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BP's Good Neighbor Policy Extends to Home Buyers

BP America, the U.S. arm of the global energy giant, plans to contribute $1.1 million to fund a housing assistance project in La Plata County, CO. BP is the leading natural gas producer in the county, which is located in the San Juan Basin.

The BP Neighbors Fund, which would be set up for a two-year period, is expected to help at least 20 people afford homes in the area, the center of Colorado's natural gas boom, where housing prices have more than doubled in six years.

"This is a breakthrough program that helps families buy their first homes, families that would otherwise be kept out of the market," said BP's Curtis Thomas, who directs the producer's Rockies government and public affairs program. "We see it as an investment in the long-term health of the community since the fund is designed to continue supporting families for many years to come."

The county's Regional Housing Alliance (RHA) said the money would be used to fund second mortgages for buyers to make up the difference between what they can afford and the cost of entry-level housing in the area. The program would target families that make between 80% and 125% of the area's median household income, or $49,900-78,000 for a family of four.

"The beauty of a program like this is that it follows the market," said Thomas. "If the housing market continues to appreciate, the Neighbors Fund grows and can expand its investment in future families. If the market slows down, the fund can help stimulate sales of entry-level homes."

Housing prices in the region have escalated as energy companies have moved in, the RHA noted. Entry-level studio and one-bedroom homes are selling for about $170,000, while two-bedroom homes are going for $210,000. A three-bedroom home averages $260,000.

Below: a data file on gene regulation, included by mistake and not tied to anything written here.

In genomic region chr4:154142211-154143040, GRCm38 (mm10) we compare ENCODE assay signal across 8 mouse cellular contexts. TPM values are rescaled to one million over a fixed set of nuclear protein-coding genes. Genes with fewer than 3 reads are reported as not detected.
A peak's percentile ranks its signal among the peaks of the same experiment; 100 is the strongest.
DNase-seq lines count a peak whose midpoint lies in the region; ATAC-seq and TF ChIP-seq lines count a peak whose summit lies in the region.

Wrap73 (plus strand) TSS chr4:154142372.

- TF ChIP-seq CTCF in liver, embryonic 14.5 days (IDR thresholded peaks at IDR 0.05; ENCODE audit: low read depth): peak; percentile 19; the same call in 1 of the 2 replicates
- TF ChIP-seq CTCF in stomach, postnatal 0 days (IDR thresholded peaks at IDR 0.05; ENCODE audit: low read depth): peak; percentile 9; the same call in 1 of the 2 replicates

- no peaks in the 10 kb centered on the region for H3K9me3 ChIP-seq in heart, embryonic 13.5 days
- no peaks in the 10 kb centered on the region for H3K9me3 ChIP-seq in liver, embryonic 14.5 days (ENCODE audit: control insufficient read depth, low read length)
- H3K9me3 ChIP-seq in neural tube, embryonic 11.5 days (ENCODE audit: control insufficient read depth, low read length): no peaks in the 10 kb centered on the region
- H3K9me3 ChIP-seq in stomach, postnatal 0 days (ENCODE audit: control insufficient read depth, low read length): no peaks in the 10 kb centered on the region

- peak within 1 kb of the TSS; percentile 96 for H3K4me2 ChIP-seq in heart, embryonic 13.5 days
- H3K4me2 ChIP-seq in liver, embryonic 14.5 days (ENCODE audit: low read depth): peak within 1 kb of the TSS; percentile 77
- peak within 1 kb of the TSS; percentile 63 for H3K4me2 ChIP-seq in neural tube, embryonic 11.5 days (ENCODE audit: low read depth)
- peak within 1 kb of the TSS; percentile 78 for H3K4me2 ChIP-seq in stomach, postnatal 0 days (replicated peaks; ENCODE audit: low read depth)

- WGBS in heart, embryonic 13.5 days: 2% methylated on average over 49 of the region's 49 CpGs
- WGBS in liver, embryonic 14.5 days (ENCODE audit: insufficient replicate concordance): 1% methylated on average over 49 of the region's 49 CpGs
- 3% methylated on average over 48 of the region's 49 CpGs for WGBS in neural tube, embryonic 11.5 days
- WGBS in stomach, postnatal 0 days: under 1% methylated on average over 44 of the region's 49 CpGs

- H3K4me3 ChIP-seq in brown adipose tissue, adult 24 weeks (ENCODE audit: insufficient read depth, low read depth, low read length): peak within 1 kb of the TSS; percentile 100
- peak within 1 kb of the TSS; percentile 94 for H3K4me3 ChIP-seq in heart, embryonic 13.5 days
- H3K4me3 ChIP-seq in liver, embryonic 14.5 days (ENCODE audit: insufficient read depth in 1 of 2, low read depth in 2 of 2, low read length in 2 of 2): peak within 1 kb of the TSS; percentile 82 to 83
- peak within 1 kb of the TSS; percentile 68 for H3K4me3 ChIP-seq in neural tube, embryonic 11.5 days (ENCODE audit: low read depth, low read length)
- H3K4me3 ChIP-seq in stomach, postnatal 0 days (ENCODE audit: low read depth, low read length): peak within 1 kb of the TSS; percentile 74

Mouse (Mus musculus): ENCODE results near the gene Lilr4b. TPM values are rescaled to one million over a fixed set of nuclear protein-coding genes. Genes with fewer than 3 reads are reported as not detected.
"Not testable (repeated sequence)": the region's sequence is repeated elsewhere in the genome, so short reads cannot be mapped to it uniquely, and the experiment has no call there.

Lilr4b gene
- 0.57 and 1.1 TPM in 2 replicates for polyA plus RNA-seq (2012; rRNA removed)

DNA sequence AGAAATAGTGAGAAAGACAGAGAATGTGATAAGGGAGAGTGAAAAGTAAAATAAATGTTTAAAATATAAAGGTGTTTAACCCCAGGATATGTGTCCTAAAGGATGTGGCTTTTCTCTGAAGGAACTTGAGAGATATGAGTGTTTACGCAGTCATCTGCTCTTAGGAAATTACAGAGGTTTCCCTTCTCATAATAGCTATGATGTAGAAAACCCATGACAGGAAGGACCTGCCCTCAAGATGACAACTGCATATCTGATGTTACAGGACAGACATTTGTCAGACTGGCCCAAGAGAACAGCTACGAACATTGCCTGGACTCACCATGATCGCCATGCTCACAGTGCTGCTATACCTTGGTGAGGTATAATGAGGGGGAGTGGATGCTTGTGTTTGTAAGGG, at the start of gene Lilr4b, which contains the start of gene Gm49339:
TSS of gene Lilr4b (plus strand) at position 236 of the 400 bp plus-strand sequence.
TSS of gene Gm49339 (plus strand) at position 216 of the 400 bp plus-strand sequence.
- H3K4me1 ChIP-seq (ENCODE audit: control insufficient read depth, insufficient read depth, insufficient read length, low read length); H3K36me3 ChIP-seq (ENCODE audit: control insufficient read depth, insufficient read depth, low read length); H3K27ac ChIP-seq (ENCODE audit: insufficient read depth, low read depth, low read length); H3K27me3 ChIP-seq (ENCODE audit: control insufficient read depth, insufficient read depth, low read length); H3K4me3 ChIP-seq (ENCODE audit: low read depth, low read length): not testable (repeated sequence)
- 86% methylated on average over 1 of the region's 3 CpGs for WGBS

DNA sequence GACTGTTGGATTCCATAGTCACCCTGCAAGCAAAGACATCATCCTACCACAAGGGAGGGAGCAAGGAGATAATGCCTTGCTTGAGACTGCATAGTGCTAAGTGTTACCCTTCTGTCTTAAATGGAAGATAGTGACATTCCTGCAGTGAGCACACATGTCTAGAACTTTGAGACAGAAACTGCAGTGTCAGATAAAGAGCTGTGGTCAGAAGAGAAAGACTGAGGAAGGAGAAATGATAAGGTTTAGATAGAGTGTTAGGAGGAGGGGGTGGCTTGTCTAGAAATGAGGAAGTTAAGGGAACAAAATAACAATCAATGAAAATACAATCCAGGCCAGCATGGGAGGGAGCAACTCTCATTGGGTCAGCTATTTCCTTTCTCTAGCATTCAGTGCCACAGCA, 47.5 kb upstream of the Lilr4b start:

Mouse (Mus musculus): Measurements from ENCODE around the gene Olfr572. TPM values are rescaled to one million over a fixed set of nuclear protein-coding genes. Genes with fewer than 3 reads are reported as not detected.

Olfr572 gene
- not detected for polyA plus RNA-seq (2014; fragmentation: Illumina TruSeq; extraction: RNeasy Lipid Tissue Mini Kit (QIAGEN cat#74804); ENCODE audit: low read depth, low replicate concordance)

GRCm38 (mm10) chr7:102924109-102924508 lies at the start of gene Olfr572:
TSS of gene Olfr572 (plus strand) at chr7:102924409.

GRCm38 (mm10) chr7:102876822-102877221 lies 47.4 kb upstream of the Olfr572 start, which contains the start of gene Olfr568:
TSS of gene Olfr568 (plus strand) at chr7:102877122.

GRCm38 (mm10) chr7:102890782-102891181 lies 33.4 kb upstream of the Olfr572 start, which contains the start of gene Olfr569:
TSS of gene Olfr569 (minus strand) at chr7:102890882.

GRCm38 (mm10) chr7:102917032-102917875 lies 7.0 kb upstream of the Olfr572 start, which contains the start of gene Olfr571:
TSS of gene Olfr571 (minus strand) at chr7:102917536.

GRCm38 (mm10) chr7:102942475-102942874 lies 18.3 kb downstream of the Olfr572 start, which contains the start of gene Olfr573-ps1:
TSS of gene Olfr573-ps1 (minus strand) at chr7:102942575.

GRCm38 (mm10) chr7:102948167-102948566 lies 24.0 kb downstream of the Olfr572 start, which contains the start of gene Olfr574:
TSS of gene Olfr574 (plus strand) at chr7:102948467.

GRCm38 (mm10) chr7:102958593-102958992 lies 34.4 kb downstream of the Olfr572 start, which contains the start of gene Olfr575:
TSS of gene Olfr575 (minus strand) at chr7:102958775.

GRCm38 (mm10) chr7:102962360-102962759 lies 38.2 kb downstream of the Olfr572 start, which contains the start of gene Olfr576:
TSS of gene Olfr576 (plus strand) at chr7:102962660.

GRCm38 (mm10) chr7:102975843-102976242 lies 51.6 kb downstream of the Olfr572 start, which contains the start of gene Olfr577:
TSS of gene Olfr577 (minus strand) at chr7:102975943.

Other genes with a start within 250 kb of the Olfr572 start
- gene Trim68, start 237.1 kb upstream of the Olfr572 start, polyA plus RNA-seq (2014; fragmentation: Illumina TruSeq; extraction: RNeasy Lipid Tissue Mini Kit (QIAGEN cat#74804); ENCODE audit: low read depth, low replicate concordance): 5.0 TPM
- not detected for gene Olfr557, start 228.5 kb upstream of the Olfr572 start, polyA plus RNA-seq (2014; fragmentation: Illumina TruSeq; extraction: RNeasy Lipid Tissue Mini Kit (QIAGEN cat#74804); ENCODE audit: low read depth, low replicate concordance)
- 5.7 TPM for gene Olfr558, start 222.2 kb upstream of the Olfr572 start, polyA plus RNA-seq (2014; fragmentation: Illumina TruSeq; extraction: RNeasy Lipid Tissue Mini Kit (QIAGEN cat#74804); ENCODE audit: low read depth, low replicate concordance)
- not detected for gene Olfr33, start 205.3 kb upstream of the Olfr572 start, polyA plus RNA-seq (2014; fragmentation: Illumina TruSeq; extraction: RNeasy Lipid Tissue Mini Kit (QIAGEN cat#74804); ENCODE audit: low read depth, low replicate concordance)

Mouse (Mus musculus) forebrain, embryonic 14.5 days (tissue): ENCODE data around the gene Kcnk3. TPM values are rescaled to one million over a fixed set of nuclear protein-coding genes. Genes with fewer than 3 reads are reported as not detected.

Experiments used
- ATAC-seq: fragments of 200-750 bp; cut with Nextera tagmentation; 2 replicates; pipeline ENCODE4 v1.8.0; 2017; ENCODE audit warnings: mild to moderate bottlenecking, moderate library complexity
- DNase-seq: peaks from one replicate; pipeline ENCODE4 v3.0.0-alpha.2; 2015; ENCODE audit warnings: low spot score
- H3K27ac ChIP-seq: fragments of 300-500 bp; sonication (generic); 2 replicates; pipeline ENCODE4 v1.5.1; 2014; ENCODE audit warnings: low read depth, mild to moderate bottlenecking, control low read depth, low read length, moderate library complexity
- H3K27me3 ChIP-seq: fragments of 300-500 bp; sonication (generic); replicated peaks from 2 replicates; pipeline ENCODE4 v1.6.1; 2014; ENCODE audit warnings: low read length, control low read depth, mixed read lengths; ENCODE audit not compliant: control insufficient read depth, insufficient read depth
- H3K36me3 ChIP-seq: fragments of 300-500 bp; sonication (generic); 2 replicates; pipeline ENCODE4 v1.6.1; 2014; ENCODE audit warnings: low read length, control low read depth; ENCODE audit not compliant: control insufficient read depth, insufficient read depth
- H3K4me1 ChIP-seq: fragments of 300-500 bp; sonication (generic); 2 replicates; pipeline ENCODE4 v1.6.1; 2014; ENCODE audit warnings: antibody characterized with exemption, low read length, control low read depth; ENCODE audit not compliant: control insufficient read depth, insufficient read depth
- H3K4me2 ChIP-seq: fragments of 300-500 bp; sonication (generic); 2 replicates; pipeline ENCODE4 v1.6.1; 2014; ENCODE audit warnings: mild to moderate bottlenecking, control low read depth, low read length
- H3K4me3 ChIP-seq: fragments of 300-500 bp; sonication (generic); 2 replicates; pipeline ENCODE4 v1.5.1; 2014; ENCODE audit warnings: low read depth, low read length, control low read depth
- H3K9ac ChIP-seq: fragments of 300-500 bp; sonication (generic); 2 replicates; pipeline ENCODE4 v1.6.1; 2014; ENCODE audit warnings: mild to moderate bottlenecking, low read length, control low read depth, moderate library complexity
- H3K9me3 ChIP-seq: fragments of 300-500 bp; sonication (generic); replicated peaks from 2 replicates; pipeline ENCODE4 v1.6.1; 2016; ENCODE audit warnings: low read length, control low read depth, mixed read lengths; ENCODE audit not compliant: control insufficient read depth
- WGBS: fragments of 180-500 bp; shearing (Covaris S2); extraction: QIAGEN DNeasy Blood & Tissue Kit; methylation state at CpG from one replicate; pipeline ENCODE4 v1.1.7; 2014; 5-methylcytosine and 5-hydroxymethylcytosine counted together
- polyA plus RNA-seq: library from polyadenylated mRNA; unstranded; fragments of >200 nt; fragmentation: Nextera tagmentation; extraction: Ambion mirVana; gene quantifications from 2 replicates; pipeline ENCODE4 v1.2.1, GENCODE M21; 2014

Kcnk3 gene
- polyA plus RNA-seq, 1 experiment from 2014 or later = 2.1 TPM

The second mortgages would cover as much as $50,000 of the price of a home and would require no monthly payments, according to the RHA. When the home is sold by the family holding the second mortgage, part of the appreciated value of the home would go to the seller and the remainder would be returned to the housing fund to assist other families. RHA will administer the program with a governmental entity created by the county.

La Plata County Commissioner Joelle Riddle, who also is a RHA board member, said the county was "thrilled to have a partner like BP in our community supporting the issues important to all of us. And we are tremendously grateful for this investment that will keep revolving in perpetuity, as loans are repaid." She said she hopes other contributors would follow BP's lead.

BP said it plans to invest up to $2.4 billion through 2020 to recover CBM in the San Juan Basin (see NGI, Feb. 5, 2007). The federal government last year cleared the way for several producers to develop gas wells on thousands of acres in the northern part of the San Juan Basin in Colorado (see NGI, April 9, 2007). The record of decision (ROD) by the U.S. Forest Service and the Bureau of Land Management allowed the Northern San Juan Basin Coalbed Methane (CBM) Development Project in Archuleta and La Plata counties, CO, to move forward.

Six companies -- HEC Petroleum, XTO Energy, Petrox Resources, Elmridge Resources, Exok and BP America -- originally proposed drilling 185 CBM wells and constructing the ancillary facilities needed to support the wells within the basin. The ROD allows 127 wells to be drilled and 93 miles of roads and pipelines to be built in the area straddling the two counties. Except for the Southern Ute Reservation, total CBM reserves, including production as of August 2006, are estimated at 2.5 Tcf.

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